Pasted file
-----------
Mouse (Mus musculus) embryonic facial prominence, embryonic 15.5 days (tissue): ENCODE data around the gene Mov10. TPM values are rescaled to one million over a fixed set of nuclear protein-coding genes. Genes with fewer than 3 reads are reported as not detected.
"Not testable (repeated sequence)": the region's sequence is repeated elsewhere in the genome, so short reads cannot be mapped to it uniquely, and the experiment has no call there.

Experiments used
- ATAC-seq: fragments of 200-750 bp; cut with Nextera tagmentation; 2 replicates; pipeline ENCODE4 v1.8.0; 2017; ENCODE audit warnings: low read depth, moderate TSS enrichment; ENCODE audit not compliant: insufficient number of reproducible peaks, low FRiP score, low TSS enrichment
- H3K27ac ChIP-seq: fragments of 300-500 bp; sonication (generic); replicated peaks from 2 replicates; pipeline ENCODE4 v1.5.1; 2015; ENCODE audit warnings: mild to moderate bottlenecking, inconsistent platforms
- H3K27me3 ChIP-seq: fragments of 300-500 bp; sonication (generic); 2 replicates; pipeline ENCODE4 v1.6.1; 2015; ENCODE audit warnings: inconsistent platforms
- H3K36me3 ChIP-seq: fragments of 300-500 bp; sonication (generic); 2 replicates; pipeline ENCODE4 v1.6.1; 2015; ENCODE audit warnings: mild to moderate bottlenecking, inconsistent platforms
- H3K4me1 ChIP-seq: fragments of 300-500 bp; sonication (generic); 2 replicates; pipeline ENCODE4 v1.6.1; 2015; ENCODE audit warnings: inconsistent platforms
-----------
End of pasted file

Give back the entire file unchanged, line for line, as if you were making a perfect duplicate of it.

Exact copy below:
Mouse (Mus musculus) embryonic facial prominence, embryonic 15.5 days (tissue): ENCODE data around the gene Mov10. TPM values are rescaled to one million over a fixed set of nuclear protein-coding genes. Genes with fewer than 3 reads are reported as not detected.
"Not testable (repeated sequence)": the region's sequence is repeated elsewhere in the genome, so short reads cannot be mapped to it uniquely, and the experiment has no call there.

Experiments used
- ATAC-seq: fragments of 200-750 bp; cut with Nextera tagmentation; 2 replicates; pipeline ENCODE4 v1.8.0; 2017; ENCODE audit warnings: low read depth, moderate TSS enrichment; ENCODE audit not compliant: insufficient number of reproducible peaks, low FRiP score, low TSS enrichment
- H3K27ac ChIP-seq: fragments of 300-500 bp; sonication (generic); replicated peaks from 2 replicates; pipeline ENCODE4 v1.5.1; 2015; ENCODE audit warnings: mild to moderate bottlenecking, inconsistent platforms
- H3K27me3 ChIP-seq: fragments of 300-500 bp; sonication (generic); 2 replicates; pipeline ENCODE4 v1.6.1; 2015; ENCODE audit warnings: inconsistent platforms
- H3K36me3 ChIP-seq: fragments of 300-500 bp; sonication (generic); 2 replicates; pipeline ENCODE4 v1.6.1; 2015; ENCODE audit warnings: mild to moderate bottlenecking, inconsistent platforms
- H3K4me1 ChIP-seq: fragments of 300-500 bp; sonication (generic); 2 replicates; pipeline ENCODE4 v1.6.1; 2015; ENCODE audit warnings: inconsistent platforms